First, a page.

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'Calling and Responding to Nature' is on display at the Clackamas Community College Wilsonville campus until Feb. 22.

SPOKESMAN PHOTO: COREY BUCHANAN - West Linn resident Lisa Brinkman is hosting an exhibit 'Calling and Responding to Nature' at the Clackamas Community College Wilsonville campus.  While working on two similar oil paintings of an owl and a crow resting on a perch with a view of outer space lurking in the background, Lisa Brinkman heard a "hoot hoot" sound from outside her home in West Linn. She subsequently rushed outside and found familiar faces — the two animals she had brushed onto her canvases.

"It was uncanny and it seemed as if some things came into play when I was working on it," Brinkman says. "The moment participated with the experience of creating the art. It was synchronistic."

The story encapsulates Brinkman's worldview and new art exhibit "Calling and Responding to Nature," which is on display at the Clackamas Community College Wilsonville campus until Feb. 22. She believes in the synchronicity of the universe and that natural materials and animals exude mystical qualities.

"I often work creatively with materials that are of the Earth, including plant and animal fibers such as mulberry bark, cattail, silk and wool," Brinkman writes in her artistic statement. "I find the raw, natural fibers embody a life force, a force that can carry messages, tell stories, participate and contribute to the artwork's ultimate creative trajectory."

At the exhibit, her work is divvied up into four sections. One section features a set of raspberry, turquoise and purple trees made out of amate-style bark paper, which she fastened onto birch boards, that are surrounded by snakes, the moon and other universal symbols.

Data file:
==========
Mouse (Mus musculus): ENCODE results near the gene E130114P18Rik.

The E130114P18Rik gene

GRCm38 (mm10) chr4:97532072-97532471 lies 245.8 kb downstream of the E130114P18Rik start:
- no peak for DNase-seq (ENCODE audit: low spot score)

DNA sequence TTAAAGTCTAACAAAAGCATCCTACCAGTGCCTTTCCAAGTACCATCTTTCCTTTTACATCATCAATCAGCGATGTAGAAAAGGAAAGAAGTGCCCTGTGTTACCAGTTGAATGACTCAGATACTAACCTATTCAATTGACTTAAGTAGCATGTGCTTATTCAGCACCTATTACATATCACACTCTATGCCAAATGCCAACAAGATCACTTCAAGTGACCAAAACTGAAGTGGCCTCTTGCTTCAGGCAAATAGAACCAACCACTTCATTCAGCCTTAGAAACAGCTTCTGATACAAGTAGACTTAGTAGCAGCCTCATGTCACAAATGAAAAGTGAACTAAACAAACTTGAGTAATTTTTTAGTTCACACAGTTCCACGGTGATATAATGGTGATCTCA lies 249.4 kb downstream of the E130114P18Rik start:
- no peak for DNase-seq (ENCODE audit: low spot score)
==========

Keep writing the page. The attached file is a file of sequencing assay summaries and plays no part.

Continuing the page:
Another section includes a set of figures with heads shaped like the moon and the sun performing yoga poses.SUBMITTED PHOTO - This is Lisa Brinkman's oil painting of a crow.

"It reminded me of the women's march in that it is a group of people that have hope and are expressing what they wanted for the future," Brinkman says.

The final two sections includes the colorful oil paintings of the crow, owl and other animals coexisting in the universe and mounted oil depictions of the Buddha, all of which have a washed out, antiquated quality.

Other than the Buddhas, bright color is a defining feature of the exhibit.

"After I dye something, I was responding to a lot of color and I enjoy color," Brinkman says.

Brinkman previously focused solely on mixed oil paintings but branched out into using Japanese and Mexican papers. The exhibit features all of these styles and more.

"There's something very luscious about whether it's Japanese paper or a Mexican bark paper or silk fabric," she says.

And Brinkman's artistic work is rooted in and inspired by her intellectual studies. She regularly contributes to Cosmos and Lagos's Journal of Myth, Religion and Folklore.

"I like studying myth and folklore," she says. "Paying attention to the essence of an image and its roots that often go back to other cultures. That's something I've always enjoyed."

Astrology and archetypes have been particularly strong areas of fascination. And in the exhibit, she tries to capture the essence of archetypes such as the regal owl or the meditative Buddha.

"(I've enjoyed) looking at archetypes through the window of astrology," she says. "I kept seeing how they relate to planetary influences and the cosmology around it."

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